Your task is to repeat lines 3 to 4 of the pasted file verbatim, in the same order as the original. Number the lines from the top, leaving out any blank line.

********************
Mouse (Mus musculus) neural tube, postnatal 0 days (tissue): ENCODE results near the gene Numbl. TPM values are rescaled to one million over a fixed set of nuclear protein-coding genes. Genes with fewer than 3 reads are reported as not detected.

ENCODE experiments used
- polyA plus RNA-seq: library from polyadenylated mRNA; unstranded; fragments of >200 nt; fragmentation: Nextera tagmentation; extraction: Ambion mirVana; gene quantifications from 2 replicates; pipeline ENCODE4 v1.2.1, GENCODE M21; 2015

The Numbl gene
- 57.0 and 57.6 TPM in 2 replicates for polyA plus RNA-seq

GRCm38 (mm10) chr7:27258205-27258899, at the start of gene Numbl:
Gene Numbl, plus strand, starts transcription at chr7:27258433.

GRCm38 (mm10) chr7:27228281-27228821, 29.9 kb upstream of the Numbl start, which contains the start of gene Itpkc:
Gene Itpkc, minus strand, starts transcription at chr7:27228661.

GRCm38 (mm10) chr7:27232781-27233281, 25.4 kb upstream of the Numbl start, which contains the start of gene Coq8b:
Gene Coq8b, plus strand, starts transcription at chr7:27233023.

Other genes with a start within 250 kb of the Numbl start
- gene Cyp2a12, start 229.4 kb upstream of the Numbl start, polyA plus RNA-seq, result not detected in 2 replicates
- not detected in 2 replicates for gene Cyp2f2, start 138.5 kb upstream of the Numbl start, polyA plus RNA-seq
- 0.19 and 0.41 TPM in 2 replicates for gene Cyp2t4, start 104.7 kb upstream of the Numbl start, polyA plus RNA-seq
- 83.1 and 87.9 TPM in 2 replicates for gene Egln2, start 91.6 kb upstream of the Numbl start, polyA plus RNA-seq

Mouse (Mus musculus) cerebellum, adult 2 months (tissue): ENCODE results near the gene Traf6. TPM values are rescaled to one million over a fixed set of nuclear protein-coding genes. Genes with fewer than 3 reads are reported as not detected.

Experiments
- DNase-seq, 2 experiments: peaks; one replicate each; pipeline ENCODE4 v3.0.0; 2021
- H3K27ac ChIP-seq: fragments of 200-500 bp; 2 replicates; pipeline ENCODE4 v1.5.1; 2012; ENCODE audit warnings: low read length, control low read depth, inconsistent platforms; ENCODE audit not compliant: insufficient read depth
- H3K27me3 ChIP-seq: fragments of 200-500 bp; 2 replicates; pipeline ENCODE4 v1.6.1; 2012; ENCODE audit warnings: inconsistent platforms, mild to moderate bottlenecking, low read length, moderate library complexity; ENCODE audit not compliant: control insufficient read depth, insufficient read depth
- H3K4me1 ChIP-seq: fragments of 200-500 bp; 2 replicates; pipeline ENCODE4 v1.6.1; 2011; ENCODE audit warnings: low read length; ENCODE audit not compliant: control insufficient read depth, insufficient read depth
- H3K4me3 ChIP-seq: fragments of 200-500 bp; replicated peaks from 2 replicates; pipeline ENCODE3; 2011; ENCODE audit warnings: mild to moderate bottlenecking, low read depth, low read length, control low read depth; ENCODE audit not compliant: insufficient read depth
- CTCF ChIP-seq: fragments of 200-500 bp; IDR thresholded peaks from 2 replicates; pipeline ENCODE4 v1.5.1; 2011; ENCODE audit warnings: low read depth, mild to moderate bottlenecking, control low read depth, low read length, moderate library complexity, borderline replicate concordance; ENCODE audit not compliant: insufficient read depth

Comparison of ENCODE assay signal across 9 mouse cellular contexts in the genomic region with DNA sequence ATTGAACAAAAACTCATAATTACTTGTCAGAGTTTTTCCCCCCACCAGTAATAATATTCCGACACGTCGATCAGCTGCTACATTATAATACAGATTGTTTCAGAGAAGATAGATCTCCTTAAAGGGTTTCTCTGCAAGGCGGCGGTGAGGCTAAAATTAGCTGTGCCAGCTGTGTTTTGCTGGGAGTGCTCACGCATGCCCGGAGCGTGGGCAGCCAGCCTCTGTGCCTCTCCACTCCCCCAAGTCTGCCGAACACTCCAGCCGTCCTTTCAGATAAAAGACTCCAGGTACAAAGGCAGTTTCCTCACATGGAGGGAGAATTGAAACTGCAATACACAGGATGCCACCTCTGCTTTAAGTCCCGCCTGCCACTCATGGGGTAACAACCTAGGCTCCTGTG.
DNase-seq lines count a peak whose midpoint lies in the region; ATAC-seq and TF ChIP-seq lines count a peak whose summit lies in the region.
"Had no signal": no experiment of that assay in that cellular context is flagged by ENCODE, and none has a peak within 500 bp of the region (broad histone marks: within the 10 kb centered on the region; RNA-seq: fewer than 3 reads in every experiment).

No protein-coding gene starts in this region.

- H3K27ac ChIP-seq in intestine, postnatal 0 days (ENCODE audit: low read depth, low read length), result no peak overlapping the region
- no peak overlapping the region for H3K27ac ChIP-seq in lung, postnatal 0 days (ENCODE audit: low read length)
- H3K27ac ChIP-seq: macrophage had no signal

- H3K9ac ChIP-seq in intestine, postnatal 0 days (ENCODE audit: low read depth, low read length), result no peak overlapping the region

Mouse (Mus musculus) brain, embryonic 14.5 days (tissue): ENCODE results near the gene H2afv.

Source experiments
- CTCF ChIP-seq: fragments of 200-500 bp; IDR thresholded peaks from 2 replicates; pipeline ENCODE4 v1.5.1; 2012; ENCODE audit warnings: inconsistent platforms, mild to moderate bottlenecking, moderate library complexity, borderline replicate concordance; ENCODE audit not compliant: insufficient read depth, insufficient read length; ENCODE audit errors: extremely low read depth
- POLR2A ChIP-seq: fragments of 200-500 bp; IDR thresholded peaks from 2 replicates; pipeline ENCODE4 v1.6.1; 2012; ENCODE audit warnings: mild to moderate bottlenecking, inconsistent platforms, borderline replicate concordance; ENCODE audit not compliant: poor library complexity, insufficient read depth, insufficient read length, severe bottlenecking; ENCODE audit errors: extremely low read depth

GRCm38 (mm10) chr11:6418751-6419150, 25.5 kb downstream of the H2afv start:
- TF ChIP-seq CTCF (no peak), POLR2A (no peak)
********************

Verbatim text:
- polyA plus RNA-seq: library from polyadenylated mRNA; unstranded; fragments of >200 nt; fragmentation: Nextera tagmentation; extraction: Ambion mirVana; gene quantifications from 2 replicates; pipeline ENCODE4 v1.2.1, GENCODE M21; 2015

The Numbl gene